I have no clue who owns these trees Bet it's the neighbor retirees They'll see me soon and throw a fit I better book before I freeze
My SUV is cool with it It's still thinking 'bout the deer we hit Avoiding Mr. Willard's pond (The sunlight blinded me a bit.)
They all wish I'd get a Honda At least Jake, Joleen and Rhonda It's not as loud as my old Hog, But who am I, Jane frackin' Fonda?
These woods still suck, unless there's fog But you can smell the stink of bog Soon we be sleeping like a log We be sleeping like a log, Braah!
Stopping by Woods on a Snowy Evening [Robert Frost]
Whose woods these are I think I know. His house is in the village, though; He will not see me stopping here To watch his woods fill up with snow.
My little horse must think it queer To stop without a farmhouse near Between the woods and frozen lake The darkest evening of the year.
He gives his harness bells a shake To ask if there is some mistake. The only other sound's the sweep Of easy wind and downy flake.
The woods are lovely, dark, and deep, But I have promises to keep, And miles to go before I sleep, And miles to go before I sleep.
Prompt: Find a shortish poem that you like, and rewrite each line, replacing
each word (or as many words as you can) with words that mean the
opposite. For example, you might turn “Shall I compare thee to a
summer’s day?” to “I won’t contrast you with a winter’s night.”
Il a mis le café dans la tasse. "What are you doing?" I'm translating our breakfast into French! "I wish you wouldn't," he said, Sans me regarder. Oh, come on, we'll never learn. "What were you going to do today?" Maybe Les Invalides? Montmartre? He made a face, sans me parler. Then, "I have to go into the office — they want to get some work out of me." Salaud! Un vrai salaud. "They're paying for this trip." Of course, shall we meet later? "I'll be tied up with Jean-Claude. I might have to do some stuff at the hotel." Il s'est levé. "Stop it. You're acting like a kid." Il a mis son manteau de pluie. "Really, I didn't have to bring you."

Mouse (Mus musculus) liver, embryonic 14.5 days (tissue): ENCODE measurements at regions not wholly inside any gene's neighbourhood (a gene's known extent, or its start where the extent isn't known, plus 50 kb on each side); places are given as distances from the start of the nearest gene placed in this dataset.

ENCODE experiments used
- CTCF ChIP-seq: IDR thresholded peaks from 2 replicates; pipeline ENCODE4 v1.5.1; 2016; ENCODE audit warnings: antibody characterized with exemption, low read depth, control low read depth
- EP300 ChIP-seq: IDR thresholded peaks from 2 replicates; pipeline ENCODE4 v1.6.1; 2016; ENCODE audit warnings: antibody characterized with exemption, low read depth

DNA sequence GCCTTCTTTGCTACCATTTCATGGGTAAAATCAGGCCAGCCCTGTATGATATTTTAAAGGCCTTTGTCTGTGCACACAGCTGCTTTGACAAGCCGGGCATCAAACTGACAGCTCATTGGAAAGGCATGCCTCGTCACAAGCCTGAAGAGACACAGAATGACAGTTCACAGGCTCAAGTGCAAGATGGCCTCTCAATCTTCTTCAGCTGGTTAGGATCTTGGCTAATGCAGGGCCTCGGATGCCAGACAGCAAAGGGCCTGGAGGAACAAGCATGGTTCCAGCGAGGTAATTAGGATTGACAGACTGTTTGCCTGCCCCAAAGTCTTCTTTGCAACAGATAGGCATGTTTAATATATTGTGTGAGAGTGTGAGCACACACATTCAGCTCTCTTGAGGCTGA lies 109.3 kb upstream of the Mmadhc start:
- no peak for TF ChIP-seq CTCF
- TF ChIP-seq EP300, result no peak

Et il est parti. And I smiled the rest of the morning right through the chocolate croissants and Hermès store. He left his credit card, after all.
Prompt: Try writing poems that contain at least five words in other languages. You could perhaps write a poem that takes place in a foreign country or write a poem based on overheard conversation (inclusive of foreign words).
those are the three angels he said hosted by Abraham, painted by Rublev around fourteen hundred you see how their wings arch like storm clouds punched clean by each gilt halo, by each halcyon feather such a treasure! and yet some say this is not the original here in the Tretyakov but that a duplicitous docent (Larisa! how she loved the south of France) put up to it, who knows? by a handsome benefactor arranged to have it brought out at night, between shifts
a moonless night, gentlemen the streets wet, silvery wet the discriminating collector waiting in a black car smoking black Sobranies with gilt foils the slim ones, made for women but preferred by him; he tapped the window with a cane and the driver, after we — after we, ha! absurd! after they, I should say received the package, sped away
the streets were silver wet, the stubs of cigarettes on the ground only metres from the Kremlin, think of it, the gold foil the gold spires, under the paper the three angelic auric heads still shining after all these years of soot and smoke
and the sound of the Chaika the rumble of that perfect engine on the cobbles fading exquisitely into the night — but I rattle on, eh? to coffee! a short break before we return to the bank perhaps?